> >>>> releases/upgrades
> >>>>>> etc. If we do it all the time for development versions (which
seems
> >>>> quite
> >>>>>> doable), then transitively all the releases will also have pinned
> >>>>> versions
> >>>>>> and they will never try to upgrade any of the dependencies.
In
> poetry
> >>>>>> (similarly in pip-tools with .in file) it is done by having
a .lock
> >>>> file
> >>>>>> that specifies exact versions of each package so it can be rather
> >>> easy
> >>>> to
> >>>>>> manage (so it's worth trying it out I think  :D  - seems a bit
more
> >>>>>> friendly than pip-tools).
> >>>>>>
> >>>>>> There is a drawback - of course - with manually updating the
module
> >>>> that
> >>>>>> you want, but I really see that as an advantage rather than
drawback
> >>>>>> especially for users. This way you maintain the property that
it
> will
> >>>>>> always install and work the same way no matter if you installed
it
> >>>> today
> >>>>> or
> >>>>>> two months ago. I think the biggest drawback for maintainers
is that
> >>>> you
> >>>>>> need some kind of monitoring of security vulnerabilities and
cannot
> >>>> rely
> >>>>> on
> >>>>>> automated security upgrades. With >= requirements those security
> >>>> updates
> >>>>>> might happen automatically without anyone noticing, but to be
honest
> >>> I
> >>>>>> don't think such upgrades are guaranteed even in current setup
for
> >>> all
> >>>>>> security issues for all libraries anyway.
> >>>>>>
> >>>>>> Finding the need to upgrade because of security issues can be
quite
> >>>>>> automated. Even now I noticed Github started to inform owners
about
> >>>>>> potential security vulnerabilities in used libraries for their
> >>> project.
> >>>>>> Those notifications can be sent to devlist and turned into JIRA
> >>> issues
> >>>>>> followed bvy  minor security-related releases (with only few
library
> >>>>>> dependencies upgraded).
> >>>>>>
> >>>>>> I think it's even easier to automate it if you have pinned
> >>>> dependencies -
> >>>>>> because it's generally easy to find applicable vulnerabilities
for
> >>>>> specific
> >>>>>> versions of libraries by static analysers - when you have >=,
you
> >>> never
> >>>>>> know which version will be used until you actually perform the
> >>>>>> installation.
> >>>>>>
> >>>>>> There is one big advantage for maintainers for "pinned" case.
Your
> >>>> users
> >>>>>> always have the same dependencies - so when issue is raised,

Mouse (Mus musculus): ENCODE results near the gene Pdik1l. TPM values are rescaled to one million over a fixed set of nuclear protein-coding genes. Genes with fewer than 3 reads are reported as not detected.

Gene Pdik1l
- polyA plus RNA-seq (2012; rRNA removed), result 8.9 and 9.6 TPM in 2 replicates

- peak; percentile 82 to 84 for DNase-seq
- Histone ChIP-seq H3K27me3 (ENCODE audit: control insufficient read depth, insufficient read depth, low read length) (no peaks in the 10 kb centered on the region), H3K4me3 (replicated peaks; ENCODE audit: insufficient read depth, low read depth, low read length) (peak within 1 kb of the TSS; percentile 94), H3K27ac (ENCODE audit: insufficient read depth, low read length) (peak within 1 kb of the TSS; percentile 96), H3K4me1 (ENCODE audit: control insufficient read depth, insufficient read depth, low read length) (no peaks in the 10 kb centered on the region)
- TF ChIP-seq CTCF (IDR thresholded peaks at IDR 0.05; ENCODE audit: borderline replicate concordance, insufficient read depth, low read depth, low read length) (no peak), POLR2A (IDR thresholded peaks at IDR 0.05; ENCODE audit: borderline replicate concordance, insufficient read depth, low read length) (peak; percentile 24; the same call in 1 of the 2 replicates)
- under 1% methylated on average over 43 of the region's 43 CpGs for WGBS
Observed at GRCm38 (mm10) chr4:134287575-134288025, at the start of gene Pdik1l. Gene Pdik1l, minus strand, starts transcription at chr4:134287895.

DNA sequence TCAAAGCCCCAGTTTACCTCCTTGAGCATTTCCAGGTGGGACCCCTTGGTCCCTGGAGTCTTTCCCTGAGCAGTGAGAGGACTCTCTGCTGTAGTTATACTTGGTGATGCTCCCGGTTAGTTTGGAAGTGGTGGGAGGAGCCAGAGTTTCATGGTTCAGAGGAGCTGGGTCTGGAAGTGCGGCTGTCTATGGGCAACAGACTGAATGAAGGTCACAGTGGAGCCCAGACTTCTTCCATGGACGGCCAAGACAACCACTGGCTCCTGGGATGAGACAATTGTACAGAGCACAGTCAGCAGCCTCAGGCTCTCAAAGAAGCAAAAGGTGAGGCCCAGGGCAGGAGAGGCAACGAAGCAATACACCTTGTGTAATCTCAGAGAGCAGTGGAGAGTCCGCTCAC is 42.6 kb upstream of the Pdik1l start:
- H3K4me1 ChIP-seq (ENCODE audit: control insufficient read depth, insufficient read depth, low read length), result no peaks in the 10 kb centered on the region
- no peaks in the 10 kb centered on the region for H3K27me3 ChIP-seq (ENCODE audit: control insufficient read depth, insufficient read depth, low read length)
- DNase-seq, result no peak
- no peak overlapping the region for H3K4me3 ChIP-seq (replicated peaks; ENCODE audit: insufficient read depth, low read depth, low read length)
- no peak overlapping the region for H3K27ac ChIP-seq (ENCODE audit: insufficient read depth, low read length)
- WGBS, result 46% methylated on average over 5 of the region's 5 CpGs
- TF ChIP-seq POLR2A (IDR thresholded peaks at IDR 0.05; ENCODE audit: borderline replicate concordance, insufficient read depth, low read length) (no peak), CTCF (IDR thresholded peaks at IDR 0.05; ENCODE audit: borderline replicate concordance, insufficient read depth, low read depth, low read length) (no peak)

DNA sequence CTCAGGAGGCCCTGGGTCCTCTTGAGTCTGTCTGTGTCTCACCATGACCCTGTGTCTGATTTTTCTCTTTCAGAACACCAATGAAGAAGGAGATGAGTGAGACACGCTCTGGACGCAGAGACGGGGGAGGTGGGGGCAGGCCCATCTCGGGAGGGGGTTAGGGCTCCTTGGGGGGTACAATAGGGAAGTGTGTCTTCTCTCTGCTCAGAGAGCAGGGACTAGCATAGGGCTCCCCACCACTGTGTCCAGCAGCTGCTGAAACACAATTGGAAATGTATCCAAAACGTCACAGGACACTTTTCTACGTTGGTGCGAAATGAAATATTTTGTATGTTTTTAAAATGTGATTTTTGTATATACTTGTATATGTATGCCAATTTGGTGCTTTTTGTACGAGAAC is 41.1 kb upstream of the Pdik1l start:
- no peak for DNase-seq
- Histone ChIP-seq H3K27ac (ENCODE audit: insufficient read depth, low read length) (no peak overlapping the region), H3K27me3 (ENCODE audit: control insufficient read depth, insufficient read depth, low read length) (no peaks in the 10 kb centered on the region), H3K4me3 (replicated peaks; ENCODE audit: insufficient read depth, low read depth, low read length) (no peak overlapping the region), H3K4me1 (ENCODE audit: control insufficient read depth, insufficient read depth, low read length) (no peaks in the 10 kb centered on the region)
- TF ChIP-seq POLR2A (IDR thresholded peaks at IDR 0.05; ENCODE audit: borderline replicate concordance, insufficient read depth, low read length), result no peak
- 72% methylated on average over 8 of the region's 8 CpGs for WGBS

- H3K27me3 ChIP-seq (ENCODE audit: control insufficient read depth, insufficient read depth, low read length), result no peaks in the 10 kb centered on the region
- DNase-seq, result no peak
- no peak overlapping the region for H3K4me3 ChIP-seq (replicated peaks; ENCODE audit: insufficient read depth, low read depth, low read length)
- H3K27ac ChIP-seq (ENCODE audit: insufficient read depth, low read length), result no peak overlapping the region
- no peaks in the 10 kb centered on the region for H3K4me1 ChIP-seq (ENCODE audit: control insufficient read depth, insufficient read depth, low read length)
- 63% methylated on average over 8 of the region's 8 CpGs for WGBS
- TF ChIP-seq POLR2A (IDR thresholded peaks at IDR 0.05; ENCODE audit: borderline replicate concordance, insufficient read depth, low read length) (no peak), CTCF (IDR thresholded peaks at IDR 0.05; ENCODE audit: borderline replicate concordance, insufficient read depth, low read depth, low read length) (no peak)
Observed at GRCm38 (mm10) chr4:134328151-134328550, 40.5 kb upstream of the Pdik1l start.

you can
> >>>>>> reproduce it more easily. It's hard to know which version user
has
> >>> (as
> >>>>> the
> >>>>>> user could install it month ago or yesterday) and even if you
find
> >>> out
> >>>> by
> >>>>>> asking the user, you might not be able to reproduce the set
of
> >>>>> requirements
> >>>>>> easily (simply because there are already newer versions of the
> >>>> libraries
> >>>>>> released and they are used automatically). You can ask the user
to
> >>> run
> >>>>> pip
> >>>>>> --upgrade but that's dangerous and pretty lame ("check the latest
> >>>>> version -
> >>>>>> maybe it fixes your problem ? ") and sometimes not possible
(e.g.
> >>>> someone
> >>>>>> has pre-built docker image with dependencies from few months
ago and
> >>>>> cannot
> >>>>>> rebuild the image easily).
> >>>>>>
> >>>>>> J.
> >>>>>>
> >>>>>> On Fri, Oct 5, 2018 at 12:35 PM Ash Berlin-Taylor <ash@apache.org>
> >>>>> wrote:
> >>>>>>
> >>>>>>> One thing to point out here.
> >>>>>>>
> >>>>>>> Right now if you `pip install apache-airflow=1.10.0` in
a clean
> >>>>>>> environment it will fail.
> >>>>>>>
> >>>>>>> This is because we pin flask-login to 0.2.1 but flask-appbuilder
is
> >>>>> =
> >>>>>>> 1.11.1, so that pulls in 1.12.0 which requires flask-login
>= 0.3.
> >>>>>>>
> >>>>>>> So I do think there is maybe something to be said about
pinning for
> >>>>>>> releases. The down side to that is that if there are updates
to a
> >>>>> module
> >>>>>>> that we want then we have to make a point release to let
people get
> >>>> it
> >>>>>>>
> >>>>>>> Both methods have draw-backs